Video: Motorist sues CHP over 2013 arrest
A jury on Wednesday awarded $125,000 to a Citrus Heights man who said he was falsely arrested and roughed up during a traffic stop by California Highway Patrol officers, but the jury declined to assess the more than $1 million in damages and penalties sought by the man’s lawyers.
Harrison Orr, 78, said after the verdict was delivered in Sacramento federal court that he was “a little bit disappointed,” but that he believed it was important to hold the CHP accountable.
“The money wasn’t the main point of suing at all,” Orr said. “I just wanted them to get more than a slap on the wrist.”
Orr’s attorneys presented evidence during the 10-day trial that CHP officers are under orders to meet a quota on traffic stops and citations.
Orr, then 76, was pulled over on Aug. 6, 2013, around 11 a.m. on southbound Business Loop 80 near the Marconi curve for what CHP Officer Jay Brame testified was slow driving, an unsafe lane change and “drifting.” Brame suspected Orr of driving under the influence.
Despite Orr’s protests that he did not drink, smoke or use street drugs and that a stroke had left him unable to walk a straight line and affected his speech and balance, he was subjected to a field sobriety test and told he was being arrested for DUI and taken to the patrol’s north area station for further evaluation.
Evidence at the trial showed that another CHP officer – Terry Plumb – arrived and joined Brame in insisting that Orr be handcuffed. Orr objected, saying he could not keep his balance without his hands free and would fall, and he struggled with the officers to avoid the cuffs.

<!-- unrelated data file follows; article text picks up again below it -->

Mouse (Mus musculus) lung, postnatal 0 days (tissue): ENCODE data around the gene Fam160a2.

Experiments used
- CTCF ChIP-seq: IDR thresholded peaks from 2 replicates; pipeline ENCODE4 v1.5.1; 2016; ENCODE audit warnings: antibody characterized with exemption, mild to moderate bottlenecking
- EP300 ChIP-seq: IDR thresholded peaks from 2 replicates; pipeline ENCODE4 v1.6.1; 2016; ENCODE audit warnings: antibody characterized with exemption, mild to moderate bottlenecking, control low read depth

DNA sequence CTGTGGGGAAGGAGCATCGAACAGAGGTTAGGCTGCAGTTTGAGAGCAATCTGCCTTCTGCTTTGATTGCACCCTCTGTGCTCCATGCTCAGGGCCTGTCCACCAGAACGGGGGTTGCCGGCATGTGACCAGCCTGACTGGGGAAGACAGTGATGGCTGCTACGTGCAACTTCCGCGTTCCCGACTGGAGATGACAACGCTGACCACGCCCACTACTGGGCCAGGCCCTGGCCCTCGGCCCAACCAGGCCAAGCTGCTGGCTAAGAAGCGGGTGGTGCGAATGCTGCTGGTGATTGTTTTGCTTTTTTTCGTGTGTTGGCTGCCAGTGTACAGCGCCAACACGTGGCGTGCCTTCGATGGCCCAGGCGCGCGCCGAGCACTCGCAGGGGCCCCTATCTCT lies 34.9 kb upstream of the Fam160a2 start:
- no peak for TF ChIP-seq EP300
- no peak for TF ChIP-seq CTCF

Evidence showed that Plumb punched Orr in the stomach and swept his feet out from under him, knocking him to the highway’s gravel shoulder.
Photos displayed to the jury showed massive bruising on Orr’s backside and legs, and he testified he was in pain for seven weeks.
Orr was eventually arrested for resisting arrest and was booked into the Sacramento County Mail Jail on that charge, but the District Attorney’s Office declined to prosecute him for lack of evidence. He spent approximately 14 hours in custody, first at the patrol station and then in jail.
He sued the CHP and the two officers in March 2014, alleging false arrest, civil rights violations, assault and battery, and elder abuse.
The jury of five men and three women found Brame blameless, but determined that Plumb unreasonably seized and wrongfully arrested Orr for resisting arrest, and that Plumb used excessive force in violation of the U.S. Constitution.
It was on those findings that the panel assessed the defendants $125,000. That money will go to Orr, and the state will also have to pay his attorneys their fees and expenses. Those amounts will be determined later.
Deputy Attorney General Stephen Pass, who represented the CHP and the officers, declined to comment after the verdict. Attorney Michael Haddad of Oakland, who represents Orr, said the verdict vindicates his client.
“Anytime a regular person can bring two state police officers into court and hold either accountable for their civil rights violations, it’s a great victory for the Constitution and the rest of us,” Haddad said.
During the trial, Haddad and his partner, Julia Sherwin, produced evidence that Brame’s superiors routinely admonish him for failing to meet the goals for “enforcement contacts” with motorists, and Brame testified that he was told he needed to make enforcement contacts with at least 100 motorists a month, regardless of whether they are violating the law.
Orr’s attorneys insisted the evidence shows Brame’s superiors have a quota for the number of citations and other stops officers must make each month, which is illegal under California law. CHP officials would not comment on the lawsuit, but insisted to The Sacramento Bee that the agency does not use quotas for citations nor any other enforcement actions.
Denny Walsh: (916) 321-1189